New York City’s Commercial Real Estate Dynasties: The Next Generation
Carl Gaines Sept. 19, 2012, 7:15 a.m.
On a recent late-summer conference call, William Rudin, Michael Rudin and Samantha Rudin Earls—three members of one of New York City’s most venerable commercial real estate families—were engaged in a bit of dactylonomy.
The three weren’t trying to come up with the number of buildings currently in the family’s commercial and residential portfolio, but rather were adding up the number of family members currently working at the company.
“That’s two, four …” Some names were mumbled. After a little back and forth, they settled on nine.
In a city known for the prominence of a handful of families in commercial real estate, single names like Rudin, Durst, Rose, Muss and LeFrak have come to symbolize the industry. These families have survived the worst economic catastrophe since the Great Depression while witnessing, along with the rest of us, the rise of real estate investment trusts, the top three of which now have a combined New York portfolio of roughly 67.6 million square feet.
In a era when the word ‘dynasty’ is often overused and left to trail behind words like—let’s face it—‘sports’ or ‘Kardashian,’ it finds true meaning when one surveys these biggest families in New York commercial real estate. Many of them, after all, are generations old and still control vast portfolios of properties while wielding the type of power that only comes with reputation and recognition.
They’re also doing something else quite extraordinary, given the times: they’re building. This past spring, Richard LeFrak and his sons spoke to The New York Times about their 600-acre mixed-use Jersey City development called Newport, which had entered its final phase. And, according to a spokesman, excavation work is underway on the site for Durst Fetner’s multifamily tower on West 57th Street and the West Side Highway.
New York real estate is a tough business to break into, and the next generation of these families’ commercial real estate elites is poised to take the reins, even as some young upstarts—undeterred by a family background that doesn’t include vast real estate holdings—look to make their mark.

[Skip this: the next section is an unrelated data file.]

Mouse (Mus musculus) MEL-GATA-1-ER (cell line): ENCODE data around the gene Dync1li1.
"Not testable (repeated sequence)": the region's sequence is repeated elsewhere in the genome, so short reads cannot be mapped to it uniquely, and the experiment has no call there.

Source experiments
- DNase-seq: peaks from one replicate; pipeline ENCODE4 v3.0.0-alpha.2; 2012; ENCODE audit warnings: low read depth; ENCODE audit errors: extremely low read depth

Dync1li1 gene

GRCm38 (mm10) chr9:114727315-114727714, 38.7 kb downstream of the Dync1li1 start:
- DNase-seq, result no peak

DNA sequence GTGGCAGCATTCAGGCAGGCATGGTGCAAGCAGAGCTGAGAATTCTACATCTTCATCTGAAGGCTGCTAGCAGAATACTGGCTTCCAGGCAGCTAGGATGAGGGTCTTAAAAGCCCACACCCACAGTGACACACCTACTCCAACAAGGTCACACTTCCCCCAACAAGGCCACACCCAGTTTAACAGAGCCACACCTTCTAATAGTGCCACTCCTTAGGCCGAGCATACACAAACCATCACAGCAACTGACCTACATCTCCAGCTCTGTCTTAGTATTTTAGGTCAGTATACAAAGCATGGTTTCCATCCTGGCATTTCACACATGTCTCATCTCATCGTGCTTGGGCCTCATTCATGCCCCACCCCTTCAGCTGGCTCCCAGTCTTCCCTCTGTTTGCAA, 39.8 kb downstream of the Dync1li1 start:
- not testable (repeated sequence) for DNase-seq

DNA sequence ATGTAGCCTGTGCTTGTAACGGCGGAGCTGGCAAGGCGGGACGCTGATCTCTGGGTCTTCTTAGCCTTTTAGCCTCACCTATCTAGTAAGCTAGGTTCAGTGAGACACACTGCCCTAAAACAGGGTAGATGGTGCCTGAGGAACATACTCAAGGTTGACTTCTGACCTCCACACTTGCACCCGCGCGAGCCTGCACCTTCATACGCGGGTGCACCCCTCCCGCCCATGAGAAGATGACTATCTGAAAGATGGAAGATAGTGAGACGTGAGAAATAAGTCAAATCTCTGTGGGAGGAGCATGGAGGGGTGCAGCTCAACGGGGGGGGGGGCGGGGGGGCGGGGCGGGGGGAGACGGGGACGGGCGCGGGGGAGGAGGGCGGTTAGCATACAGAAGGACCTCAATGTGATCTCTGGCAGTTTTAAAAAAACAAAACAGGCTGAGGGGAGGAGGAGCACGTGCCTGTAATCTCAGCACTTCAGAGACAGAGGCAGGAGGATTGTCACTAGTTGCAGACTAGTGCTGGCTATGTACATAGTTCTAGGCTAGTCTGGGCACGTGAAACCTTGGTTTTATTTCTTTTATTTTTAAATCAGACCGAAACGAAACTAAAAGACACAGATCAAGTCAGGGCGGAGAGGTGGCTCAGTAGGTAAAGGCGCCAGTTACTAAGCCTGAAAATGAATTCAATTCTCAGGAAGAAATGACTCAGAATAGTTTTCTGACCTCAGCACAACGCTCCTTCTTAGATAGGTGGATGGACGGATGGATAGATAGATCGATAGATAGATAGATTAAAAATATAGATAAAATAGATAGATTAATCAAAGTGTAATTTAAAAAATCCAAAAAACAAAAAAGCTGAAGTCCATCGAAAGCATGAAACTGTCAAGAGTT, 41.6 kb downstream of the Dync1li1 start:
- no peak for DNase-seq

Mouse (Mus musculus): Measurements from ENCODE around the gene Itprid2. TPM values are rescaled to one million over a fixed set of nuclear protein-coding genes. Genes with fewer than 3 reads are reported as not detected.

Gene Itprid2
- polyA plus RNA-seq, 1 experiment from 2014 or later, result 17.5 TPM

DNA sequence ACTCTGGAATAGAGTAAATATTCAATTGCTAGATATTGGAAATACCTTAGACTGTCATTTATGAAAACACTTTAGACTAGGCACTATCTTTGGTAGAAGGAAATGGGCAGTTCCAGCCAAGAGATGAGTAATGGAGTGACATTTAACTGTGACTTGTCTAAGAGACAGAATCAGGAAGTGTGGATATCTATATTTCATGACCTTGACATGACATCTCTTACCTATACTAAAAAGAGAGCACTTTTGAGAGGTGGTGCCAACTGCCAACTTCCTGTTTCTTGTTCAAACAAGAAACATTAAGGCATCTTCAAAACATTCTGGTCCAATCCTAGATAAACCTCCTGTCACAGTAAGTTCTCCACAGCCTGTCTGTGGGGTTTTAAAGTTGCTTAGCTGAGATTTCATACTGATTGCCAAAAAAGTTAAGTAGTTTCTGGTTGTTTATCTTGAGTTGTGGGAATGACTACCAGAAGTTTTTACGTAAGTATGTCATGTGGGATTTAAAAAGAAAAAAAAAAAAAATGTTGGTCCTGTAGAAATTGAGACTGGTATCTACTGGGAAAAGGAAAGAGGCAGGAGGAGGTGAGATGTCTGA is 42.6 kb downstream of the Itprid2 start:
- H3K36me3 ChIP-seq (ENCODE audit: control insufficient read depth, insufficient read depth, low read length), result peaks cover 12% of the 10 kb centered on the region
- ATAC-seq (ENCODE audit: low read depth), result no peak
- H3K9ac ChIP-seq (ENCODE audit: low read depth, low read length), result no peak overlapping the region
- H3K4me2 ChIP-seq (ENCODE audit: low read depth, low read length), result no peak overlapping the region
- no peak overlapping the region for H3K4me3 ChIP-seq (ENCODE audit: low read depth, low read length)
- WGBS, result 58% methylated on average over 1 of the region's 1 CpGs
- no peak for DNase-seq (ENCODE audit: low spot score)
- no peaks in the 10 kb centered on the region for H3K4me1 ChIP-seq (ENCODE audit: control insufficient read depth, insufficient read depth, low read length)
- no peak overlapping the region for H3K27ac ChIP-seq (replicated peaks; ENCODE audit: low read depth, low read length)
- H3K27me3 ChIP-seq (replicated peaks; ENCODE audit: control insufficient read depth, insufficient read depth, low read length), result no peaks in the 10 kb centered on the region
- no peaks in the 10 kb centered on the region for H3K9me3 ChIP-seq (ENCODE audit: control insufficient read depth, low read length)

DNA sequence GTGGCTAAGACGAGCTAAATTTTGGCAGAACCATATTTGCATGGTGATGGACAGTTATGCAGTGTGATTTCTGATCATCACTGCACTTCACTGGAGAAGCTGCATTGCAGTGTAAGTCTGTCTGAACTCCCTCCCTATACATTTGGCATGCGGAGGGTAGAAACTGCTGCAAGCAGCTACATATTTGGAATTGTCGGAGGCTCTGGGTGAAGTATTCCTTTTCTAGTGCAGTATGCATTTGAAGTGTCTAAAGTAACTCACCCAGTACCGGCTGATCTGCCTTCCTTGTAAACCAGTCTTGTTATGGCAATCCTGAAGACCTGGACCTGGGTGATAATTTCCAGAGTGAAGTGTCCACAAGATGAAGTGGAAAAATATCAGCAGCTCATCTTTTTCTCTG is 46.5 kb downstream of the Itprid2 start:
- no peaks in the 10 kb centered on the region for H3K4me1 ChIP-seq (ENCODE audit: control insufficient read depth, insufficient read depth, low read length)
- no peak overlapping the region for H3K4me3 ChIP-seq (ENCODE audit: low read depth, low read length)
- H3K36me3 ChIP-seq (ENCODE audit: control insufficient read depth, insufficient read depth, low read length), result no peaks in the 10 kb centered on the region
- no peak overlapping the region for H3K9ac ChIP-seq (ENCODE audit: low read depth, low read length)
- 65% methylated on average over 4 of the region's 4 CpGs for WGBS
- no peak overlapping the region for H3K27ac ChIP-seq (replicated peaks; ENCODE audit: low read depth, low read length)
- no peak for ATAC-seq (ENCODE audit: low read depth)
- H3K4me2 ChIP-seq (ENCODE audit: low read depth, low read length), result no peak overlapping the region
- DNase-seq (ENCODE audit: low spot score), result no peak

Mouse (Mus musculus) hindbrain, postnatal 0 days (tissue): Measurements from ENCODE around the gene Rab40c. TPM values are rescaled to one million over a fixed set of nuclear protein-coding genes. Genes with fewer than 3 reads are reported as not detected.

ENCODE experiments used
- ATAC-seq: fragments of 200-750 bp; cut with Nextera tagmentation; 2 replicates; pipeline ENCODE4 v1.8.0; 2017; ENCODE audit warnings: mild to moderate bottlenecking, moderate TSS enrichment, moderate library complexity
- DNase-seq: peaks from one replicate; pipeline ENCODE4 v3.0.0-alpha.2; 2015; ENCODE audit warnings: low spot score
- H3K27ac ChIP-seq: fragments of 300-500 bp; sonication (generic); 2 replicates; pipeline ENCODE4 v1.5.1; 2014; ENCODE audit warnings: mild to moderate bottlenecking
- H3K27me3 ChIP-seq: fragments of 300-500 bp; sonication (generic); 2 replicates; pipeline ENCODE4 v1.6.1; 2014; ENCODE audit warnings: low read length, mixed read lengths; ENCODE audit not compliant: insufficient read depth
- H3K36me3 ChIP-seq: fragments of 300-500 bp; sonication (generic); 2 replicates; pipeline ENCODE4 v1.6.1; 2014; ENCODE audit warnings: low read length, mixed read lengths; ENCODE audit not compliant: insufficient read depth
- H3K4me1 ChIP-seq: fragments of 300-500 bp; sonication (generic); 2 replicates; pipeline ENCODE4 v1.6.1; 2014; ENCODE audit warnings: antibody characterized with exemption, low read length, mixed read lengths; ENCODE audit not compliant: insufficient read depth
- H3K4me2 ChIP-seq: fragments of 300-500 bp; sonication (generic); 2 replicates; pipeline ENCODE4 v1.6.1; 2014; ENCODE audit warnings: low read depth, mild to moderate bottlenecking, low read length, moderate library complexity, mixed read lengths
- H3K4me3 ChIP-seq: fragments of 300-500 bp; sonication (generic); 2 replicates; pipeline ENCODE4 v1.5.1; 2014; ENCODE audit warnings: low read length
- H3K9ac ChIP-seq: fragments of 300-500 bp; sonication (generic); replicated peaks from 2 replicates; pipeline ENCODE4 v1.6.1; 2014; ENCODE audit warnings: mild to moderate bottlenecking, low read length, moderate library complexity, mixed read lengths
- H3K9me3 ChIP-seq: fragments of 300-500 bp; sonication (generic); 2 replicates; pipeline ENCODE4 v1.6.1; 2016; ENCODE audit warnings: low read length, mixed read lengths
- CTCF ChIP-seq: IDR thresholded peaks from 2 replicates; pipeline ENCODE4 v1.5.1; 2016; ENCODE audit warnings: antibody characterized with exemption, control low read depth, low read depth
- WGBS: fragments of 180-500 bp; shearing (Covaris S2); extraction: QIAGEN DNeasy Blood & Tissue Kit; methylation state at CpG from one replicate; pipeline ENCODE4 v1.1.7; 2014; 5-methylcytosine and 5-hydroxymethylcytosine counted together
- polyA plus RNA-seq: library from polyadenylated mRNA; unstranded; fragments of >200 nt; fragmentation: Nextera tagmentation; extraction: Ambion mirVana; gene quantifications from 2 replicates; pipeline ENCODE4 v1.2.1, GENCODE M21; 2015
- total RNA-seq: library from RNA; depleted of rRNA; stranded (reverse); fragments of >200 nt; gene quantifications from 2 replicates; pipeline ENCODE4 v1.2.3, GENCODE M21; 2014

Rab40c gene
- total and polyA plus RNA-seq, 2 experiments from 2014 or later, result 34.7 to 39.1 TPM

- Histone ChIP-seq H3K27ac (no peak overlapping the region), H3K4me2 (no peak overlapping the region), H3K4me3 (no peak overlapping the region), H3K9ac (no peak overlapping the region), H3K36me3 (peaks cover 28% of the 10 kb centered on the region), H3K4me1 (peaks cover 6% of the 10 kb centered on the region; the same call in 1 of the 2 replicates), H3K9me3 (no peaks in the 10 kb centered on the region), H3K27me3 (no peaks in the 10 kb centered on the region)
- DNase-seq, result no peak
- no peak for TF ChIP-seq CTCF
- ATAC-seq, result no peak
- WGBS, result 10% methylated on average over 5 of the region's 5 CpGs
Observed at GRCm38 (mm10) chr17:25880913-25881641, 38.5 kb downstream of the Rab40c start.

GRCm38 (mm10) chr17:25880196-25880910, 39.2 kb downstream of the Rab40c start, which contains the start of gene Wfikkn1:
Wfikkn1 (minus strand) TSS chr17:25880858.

One member of that next generation, Ms. Rudin Earls—vice president at Rudin Management and great-granddaughter of Sam Rudin, who founded Rudin Management Co. along with his brothers—was almost bound for a different stage.
“I studied theater at Tisch at NYU for four years, and guess I didn’t have enough courage, really, to go out on auditions,” Ms. Rudin Earls explained while on the call with her father and brother.
The next-next generation of Rudins was on the call as well—Ms. Rudin Earls’s newborn daughter. She didn’t have much to add, but her presence on a call about the family business wasn’t out of the ordinary in the context of how talent is cultivated at Rudin Management.
“I would go to meetings, because our father would always invite us to meetings, even before I started working,” Ms. Rudin Earls remembered. “In 2007 I started to work full time and then one day realized, as I was walking though the lobby of our office building—345 Park—that it just felt like home to me, and I’ve never really looked back.”
Ms. Rudin Earls said that, though she still loves the theater, she was drawn in by the appeal of working for her family, whose New York office holdings alone are sizeable.
For Samantha’s brother Michael, an associate at Rudin Management, a desire to learn about the family business was solidified during the dark days following September 11, 2001. Hard times for all, they were made even darker by the death of his grandfather, Lewis Rudin, then head of the family dynasty, a little over a week later.
“I took a semester off of high school after our grandfather passed away,” he said. “I basically shadowed my father for about six months to really learn exactly what it was that our family did in real estate.” He was 16 at the time, and said that it was the first time that he could really grasp what the family did, at least in any significant way. Bill Rudin later pointed out that the idea for the time off was his wife Ophelia’s.